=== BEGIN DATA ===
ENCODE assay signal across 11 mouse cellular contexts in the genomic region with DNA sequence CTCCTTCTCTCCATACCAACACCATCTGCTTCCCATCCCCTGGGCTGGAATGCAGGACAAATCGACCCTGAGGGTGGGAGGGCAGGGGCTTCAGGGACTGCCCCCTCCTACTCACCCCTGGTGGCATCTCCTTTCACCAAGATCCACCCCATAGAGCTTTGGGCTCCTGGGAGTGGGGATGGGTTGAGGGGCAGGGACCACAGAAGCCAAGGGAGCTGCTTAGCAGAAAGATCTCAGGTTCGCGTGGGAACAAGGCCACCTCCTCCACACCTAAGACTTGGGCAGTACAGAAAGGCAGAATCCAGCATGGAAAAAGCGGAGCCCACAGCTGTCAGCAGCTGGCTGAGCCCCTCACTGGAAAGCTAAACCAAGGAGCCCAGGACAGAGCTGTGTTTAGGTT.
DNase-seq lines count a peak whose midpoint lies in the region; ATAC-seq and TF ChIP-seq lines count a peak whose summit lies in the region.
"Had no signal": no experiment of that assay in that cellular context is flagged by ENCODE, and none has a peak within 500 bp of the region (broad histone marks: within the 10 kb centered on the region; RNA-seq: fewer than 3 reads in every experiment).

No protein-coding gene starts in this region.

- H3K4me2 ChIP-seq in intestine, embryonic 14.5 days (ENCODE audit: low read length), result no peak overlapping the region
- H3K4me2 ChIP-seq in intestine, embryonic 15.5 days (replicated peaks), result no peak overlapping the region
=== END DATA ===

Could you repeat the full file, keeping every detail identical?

ENCODE assay signal across 11 mouse cellular contexts in the genomic region with DNA sequence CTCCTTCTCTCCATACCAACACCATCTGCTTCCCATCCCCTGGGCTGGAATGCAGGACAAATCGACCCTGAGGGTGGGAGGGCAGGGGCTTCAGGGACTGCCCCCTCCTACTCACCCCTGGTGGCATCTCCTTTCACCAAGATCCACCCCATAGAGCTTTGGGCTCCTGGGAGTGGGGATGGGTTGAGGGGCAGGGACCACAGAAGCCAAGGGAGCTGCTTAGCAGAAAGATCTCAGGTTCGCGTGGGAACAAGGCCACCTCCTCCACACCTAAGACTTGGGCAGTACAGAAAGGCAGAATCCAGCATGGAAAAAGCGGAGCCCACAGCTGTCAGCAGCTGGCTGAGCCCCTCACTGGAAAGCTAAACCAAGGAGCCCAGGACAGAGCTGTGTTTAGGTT.
DNase-seq lines count a peak whose midpoint lies in the region; ATAC-seq and TF ChIP-seq lines count a peak whose summit lies in the region.
"Had no signal": no experiment of that assay in that cellular context is flagged by ENCODE, and none has a peak within 500 bp of the region (broad histone marks: within the 10 kb centered on the region; RNA-seq: fewer than 3 reads in every experiment).

No protein-coding gene starts in this region.

- H3K4me2 ChIP-seq in intestine, embryonic 14.5 days (ENCODE audit: low read length), result no peak overlapping the region
- H3K4me2 ChIP-seq in intestine, embryonic 15.5 days (replicated peaks), result no peak overlapping the region